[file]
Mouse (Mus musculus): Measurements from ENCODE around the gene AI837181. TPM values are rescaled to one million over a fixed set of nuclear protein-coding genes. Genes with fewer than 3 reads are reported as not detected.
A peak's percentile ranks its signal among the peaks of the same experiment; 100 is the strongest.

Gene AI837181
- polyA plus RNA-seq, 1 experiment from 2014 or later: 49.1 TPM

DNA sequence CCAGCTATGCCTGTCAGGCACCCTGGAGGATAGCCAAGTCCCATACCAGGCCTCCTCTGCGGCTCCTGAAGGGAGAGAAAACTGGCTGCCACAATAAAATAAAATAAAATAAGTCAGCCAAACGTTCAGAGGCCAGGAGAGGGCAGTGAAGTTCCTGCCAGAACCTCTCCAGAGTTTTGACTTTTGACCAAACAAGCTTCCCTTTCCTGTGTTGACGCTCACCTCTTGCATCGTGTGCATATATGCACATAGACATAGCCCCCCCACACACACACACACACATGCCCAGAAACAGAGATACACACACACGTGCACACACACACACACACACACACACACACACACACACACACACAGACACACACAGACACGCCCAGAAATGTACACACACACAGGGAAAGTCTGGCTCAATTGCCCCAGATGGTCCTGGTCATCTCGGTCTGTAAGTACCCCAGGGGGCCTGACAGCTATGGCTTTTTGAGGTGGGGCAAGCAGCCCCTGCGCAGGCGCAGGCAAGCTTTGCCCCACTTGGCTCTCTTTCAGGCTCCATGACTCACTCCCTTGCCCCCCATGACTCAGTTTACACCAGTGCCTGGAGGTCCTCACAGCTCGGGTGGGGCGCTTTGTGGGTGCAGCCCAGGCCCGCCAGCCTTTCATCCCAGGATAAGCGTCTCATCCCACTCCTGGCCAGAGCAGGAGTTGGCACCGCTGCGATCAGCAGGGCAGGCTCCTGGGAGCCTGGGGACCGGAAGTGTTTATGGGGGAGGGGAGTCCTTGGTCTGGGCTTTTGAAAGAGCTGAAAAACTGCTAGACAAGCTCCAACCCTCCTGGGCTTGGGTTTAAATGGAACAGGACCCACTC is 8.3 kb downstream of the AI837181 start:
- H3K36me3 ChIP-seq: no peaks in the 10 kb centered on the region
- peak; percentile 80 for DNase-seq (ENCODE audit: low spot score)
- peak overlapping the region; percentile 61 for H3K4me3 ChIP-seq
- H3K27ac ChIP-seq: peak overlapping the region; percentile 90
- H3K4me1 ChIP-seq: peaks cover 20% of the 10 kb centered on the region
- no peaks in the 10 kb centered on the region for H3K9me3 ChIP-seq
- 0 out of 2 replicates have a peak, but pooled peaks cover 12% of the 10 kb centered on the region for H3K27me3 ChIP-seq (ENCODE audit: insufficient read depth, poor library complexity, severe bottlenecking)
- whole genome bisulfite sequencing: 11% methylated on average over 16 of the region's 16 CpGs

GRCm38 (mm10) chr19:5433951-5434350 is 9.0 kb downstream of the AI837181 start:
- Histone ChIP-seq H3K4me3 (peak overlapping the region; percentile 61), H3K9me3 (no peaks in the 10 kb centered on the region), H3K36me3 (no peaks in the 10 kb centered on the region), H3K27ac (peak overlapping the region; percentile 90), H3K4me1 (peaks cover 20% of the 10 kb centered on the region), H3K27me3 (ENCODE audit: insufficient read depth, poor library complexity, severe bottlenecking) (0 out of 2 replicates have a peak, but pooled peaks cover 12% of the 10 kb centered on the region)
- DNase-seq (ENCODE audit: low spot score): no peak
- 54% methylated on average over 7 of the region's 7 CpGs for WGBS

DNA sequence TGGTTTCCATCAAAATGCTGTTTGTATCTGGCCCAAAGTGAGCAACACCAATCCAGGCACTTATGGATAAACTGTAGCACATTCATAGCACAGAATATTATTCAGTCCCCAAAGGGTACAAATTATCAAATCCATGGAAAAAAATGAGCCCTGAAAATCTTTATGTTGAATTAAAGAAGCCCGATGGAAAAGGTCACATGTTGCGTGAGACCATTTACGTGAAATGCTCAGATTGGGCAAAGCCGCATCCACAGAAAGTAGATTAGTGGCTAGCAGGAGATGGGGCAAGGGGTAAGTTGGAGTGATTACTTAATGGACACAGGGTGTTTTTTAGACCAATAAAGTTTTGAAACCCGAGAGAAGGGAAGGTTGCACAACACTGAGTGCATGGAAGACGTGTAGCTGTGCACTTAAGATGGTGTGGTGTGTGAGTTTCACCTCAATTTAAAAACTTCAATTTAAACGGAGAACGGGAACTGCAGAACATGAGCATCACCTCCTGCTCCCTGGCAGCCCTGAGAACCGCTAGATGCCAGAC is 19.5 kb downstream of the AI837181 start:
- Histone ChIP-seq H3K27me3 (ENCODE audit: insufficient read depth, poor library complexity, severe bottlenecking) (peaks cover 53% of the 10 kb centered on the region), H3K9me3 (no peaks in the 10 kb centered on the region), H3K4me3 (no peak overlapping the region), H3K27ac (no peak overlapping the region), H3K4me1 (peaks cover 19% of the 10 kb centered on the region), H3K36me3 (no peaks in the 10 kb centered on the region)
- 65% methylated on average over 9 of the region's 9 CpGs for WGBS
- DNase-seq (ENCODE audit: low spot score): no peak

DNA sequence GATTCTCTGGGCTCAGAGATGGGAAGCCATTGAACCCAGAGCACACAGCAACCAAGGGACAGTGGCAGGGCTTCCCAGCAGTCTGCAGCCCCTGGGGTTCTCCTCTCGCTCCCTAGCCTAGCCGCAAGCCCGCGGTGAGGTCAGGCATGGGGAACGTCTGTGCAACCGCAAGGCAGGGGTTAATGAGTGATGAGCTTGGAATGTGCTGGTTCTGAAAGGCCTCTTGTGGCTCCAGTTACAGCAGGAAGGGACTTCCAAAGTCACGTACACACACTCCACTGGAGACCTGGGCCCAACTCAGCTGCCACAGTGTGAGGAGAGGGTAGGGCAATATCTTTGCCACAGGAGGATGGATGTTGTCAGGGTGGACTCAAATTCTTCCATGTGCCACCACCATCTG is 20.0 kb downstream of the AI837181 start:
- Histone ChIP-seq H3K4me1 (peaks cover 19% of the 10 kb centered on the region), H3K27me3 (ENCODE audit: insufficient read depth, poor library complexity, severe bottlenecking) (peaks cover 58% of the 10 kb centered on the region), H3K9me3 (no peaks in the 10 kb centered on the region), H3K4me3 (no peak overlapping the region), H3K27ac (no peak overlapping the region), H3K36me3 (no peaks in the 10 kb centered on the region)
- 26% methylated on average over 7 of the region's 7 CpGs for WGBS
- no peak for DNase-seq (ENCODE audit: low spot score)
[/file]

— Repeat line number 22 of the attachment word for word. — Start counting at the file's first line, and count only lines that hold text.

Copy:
DNA sequence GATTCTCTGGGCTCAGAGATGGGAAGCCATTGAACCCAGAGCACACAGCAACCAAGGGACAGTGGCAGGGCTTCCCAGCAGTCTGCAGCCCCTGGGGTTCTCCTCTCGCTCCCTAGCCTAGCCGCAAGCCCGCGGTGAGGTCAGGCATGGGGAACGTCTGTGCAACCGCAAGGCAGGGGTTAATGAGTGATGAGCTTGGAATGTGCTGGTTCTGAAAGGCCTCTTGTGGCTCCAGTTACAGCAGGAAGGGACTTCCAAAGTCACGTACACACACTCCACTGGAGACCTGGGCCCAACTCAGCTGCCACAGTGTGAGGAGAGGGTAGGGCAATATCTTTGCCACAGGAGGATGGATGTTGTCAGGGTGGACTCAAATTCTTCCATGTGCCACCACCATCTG is 20.0 kb downstream of the AI837181 start: